1884 Currier & Ives Lithograph

Value (2012) | $3,500 Retail
Watch  

GUEST:
This print, my husband got it at a garage sale about 40 years ago, and it was never my favorite thing.

APPRAISER:
Uh-huh.

GUEST:
And it's been sitting in the spare bedroom behind the dresser.

APPRAISER:
I see.

GUEST:
For a lot of years. We made a deal. I kept wanting to get rid of it. He kept wanting to say, "No, keep it." I said, "I'll come to the Roadshow and let them tell me it's worth nothing, then I can get rid of it."

APPRAISER:
Well, what would you say about it? Give it a critique.

GUEST:
Well, we thought maybe it came from a hunting lodge. It looks manly-- you know, the frame and everything. I saw it had Currier & Ives on it. We really did hang onto it, but I didn't know.

APPRAISER:
Well, this is a print, which as it says here is, "A Four-Oared Shell Race." You've got two boats, four men to a shell, racing down a river. This is a race between Harvard and Yale, two of the greatest competitors in American sports. It was lithographed, printed in black and white, and the color is done by hand with watercolors. Look at the detail. Here's a steamboat filled with people looking at the race going on, people on the shore. It's so vibracious, and I've never seen one. I've been in business 40 years working with this, and I'd never seen this as an original print. And it's clean, you took great care of it.

GUEST:
Behind the dresser works every time.

APPRAISER:
No matter how much you denigrated it... (laughing) You took great care of it. It's clean. Do you have any memory of what you paid for this when you bought it?

GUEST:
He bought it, and knowing him, it probably wasn't over $10 or $20. You know, he liked the frame and just the manliness of it.

APPRAISER:
Basically, because of the schools involved, because of the fact that this is a Currier & Ives of a large folio, a print like this should sell for about $3,500. This would be a fair retail value for such a thing.

GUEST:
I think I'm going to have to hang it.

APPRAISER:
Your husband gets to have a laugh on that, wouldn't you say?

GUEST:
(laughing): Yeah, he will.

Appraisal Details

Appraiser
The Philadelphia Print Shop
Philadelphia, PA
Appraised value (2012)
$3,500 Retail
Event
Myrtle Beach, SC (June 23, 2012)
Period
19th Century
Form
Lithograph
Material
Paper

Executive producer Marsha Bemko shares her tips for getting the most out of ANTIQUES ROADSHOW.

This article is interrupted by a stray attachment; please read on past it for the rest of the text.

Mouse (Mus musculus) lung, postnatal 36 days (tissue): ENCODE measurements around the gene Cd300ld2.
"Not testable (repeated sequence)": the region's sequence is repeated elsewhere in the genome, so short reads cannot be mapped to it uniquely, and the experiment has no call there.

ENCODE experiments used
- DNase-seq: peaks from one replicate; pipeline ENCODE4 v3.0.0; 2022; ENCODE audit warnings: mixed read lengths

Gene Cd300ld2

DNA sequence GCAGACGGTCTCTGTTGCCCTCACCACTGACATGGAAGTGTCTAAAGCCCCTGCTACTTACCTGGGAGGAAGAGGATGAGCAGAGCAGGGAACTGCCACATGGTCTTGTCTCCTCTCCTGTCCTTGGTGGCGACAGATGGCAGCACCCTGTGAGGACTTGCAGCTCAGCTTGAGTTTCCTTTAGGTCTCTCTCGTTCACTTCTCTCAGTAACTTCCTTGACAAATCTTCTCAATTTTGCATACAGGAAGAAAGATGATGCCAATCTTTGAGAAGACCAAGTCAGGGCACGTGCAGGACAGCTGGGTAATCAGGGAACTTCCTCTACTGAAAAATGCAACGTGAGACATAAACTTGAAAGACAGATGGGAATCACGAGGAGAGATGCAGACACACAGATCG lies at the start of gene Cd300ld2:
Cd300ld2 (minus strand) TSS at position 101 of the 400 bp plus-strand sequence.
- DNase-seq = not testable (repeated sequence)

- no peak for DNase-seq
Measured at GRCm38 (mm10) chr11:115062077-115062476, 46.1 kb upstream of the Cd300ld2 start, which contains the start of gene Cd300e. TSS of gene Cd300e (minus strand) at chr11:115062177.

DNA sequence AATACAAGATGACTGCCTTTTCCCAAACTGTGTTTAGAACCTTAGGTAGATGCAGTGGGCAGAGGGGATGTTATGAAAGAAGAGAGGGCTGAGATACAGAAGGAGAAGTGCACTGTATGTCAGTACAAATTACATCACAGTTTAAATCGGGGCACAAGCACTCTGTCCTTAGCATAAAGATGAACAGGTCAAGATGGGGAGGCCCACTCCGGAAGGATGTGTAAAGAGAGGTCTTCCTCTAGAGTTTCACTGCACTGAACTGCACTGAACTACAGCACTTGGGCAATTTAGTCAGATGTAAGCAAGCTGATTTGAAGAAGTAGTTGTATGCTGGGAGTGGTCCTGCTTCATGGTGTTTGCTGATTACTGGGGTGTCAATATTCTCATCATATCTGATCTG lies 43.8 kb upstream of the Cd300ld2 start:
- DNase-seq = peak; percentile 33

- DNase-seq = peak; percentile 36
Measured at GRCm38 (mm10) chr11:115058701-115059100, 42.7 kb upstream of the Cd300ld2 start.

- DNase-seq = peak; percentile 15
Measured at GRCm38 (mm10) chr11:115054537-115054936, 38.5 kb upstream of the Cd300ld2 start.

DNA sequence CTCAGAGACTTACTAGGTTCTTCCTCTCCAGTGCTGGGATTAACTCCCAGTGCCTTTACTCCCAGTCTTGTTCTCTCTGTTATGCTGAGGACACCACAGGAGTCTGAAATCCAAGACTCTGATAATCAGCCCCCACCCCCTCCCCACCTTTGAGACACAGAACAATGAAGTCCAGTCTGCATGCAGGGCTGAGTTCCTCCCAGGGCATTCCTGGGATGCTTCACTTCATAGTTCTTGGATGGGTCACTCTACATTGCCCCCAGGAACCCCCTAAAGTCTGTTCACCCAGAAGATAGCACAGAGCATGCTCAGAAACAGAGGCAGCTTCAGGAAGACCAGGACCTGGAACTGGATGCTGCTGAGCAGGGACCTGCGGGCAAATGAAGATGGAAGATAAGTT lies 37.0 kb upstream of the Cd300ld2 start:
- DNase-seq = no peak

Value can change: The value of an item is dependent upon many things, including the condition of the object itself, trends in the market for that kind of object, and the location where the item will be sold. These are just some of the reasons why the answer to the question "What's it worth?" is so often "It depends."

Note the date: Take note of the date the appraisal was recorded. This information appears in the upper left corner of the page, with the label "Appraised On." Values change over time according to market forces, so the current value of the item could be higher, lower, or the same as when our expert first appraised it.

Context is key: Listen carefully. Most of our experts will give appraisal values in context. For example, you'll often hear them say what an item is worth "at auction," or "retail," or "for insurance purposes" (replacement value). Retail prices are different from wholesale prices. Often an auctioneer will talk about what she knows best: the auction market. A shop owner will usually talk about what he knows best: the retail price he'd place on the object in his shop. And though there are no hard and fast rules, an object's auction price can often be half its retail value; yet for other objects, an auction price could be higher than retail. As a rule, however, retail and insurance/replacement values are about the same.

Verbal approximations: The values given by the experts on ANTIQUES ROADSHOW are considered "verbal approximations of value." Technically, an "appraisal" is a legal document, generally for insurance purposes, written by a qualified expert and paid for by the owner of the item. An appraisal usually involves an extensive amount of research to establish authenticity, provenance, composition, method of construction, and other important attributes of a particular object.

Opinion of value: As with all appraisals, the verbal approximations of value given at ROADSHOW events are our experts' opinions formed from their knowledge of antiques and collectibles, market trends, and other factors. Although our valuations are based on research and experience, opinions can, and sometimes do, vary among experts.

Appraiser affiliations: Finally, the affiliation of the appraiser may have changed since the appraisal was recorded. To see current contact information for an appraiser in the ROADSHOW Archive, click on the link below the appraiser's picture. Our Appraiser Index also contains a complete list of active ROADSHOW appraisers and their contact details and biographies.